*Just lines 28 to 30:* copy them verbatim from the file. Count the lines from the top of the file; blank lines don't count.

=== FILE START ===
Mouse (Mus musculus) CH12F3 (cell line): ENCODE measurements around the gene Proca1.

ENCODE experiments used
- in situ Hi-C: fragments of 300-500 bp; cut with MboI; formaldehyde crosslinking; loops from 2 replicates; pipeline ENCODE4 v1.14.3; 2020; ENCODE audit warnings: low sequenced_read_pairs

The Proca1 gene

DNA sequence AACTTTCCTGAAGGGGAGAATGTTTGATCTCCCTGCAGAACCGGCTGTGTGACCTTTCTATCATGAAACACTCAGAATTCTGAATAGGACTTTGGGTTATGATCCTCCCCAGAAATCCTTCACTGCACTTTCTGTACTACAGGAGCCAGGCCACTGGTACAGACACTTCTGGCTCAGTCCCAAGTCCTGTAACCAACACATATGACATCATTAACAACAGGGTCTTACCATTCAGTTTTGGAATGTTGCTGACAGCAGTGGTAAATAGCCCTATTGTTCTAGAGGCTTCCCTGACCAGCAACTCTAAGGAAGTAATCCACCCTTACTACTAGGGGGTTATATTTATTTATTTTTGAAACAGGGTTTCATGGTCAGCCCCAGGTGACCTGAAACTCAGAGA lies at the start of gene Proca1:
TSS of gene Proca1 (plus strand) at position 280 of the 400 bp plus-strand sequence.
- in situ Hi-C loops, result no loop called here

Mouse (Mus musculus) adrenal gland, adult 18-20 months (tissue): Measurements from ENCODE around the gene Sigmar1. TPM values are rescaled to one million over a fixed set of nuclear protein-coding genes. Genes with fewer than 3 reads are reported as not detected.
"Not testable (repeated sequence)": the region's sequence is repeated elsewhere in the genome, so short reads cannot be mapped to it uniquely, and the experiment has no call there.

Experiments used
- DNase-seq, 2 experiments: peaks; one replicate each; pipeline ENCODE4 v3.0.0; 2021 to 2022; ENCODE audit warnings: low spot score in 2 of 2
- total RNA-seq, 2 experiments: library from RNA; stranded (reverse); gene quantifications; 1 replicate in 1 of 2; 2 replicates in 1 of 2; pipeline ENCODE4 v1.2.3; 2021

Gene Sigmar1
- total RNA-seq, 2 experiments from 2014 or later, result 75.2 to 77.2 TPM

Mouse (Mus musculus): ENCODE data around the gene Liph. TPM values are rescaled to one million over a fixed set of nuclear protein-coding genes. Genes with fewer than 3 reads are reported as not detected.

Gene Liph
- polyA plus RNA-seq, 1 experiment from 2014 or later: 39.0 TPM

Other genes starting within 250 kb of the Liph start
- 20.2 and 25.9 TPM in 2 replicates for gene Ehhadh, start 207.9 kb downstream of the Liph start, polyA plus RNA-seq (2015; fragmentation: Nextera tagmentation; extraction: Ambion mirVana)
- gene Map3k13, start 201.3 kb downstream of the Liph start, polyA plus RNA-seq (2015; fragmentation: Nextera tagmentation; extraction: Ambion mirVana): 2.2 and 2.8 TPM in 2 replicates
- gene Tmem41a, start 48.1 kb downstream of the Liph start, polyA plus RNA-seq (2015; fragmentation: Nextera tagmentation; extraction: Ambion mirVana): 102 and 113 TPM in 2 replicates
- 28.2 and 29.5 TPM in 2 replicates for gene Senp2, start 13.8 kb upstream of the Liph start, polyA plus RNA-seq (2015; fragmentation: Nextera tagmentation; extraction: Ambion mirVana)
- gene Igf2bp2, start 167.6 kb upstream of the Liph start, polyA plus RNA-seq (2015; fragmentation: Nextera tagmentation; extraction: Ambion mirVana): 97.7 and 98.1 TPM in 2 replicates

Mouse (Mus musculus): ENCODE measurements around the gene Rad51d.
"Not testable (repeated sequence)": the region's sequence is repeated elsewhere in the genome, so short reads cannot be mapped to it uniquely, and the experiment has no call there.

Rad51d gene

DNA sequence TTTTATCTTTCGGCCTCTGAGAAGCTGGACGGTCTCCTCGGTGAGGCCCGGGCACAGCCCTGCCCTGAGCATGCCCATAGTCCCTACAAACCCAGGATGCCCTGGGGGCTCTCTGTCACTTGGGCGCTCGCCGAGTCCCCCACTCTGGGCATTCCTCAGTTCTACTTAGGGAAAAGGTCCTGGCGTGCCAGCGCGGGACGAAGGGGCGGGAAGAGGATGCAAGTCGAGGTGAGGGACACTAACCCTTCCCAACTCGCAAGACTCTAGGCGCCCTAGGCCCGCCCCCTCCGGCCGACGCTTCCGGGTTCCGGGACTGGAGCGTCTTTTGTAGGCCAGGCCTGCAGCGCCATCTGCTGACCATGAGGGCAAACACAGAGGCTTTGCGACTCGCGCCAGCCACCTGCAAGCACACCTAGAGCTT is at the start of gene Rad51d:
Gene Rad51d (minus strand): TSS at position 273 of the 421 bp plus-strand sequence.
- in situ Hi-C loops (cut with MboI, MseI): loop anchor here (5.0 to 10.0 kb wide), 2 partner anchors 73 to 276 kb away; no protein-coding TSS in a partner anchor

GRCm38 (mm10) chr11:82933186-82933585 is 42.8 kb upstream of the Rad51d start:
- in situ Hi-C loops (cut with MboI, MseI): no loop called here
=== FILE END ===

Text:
Gene Rad51d (minus strand): TSS at position 273 of the 421 bp plus-strand sequence.
- in situ Hi-C loops (cut with MboI, MseI): loop anchor here (5.0 to 10.0 kb wide), 2 partner anchors 73 to 276 kb away; no protein-coding TSS in a partner anchor

GRCm38 (mm10) chr11:82933186-82933585 is 42.8 kb upstream of the Rad51d start: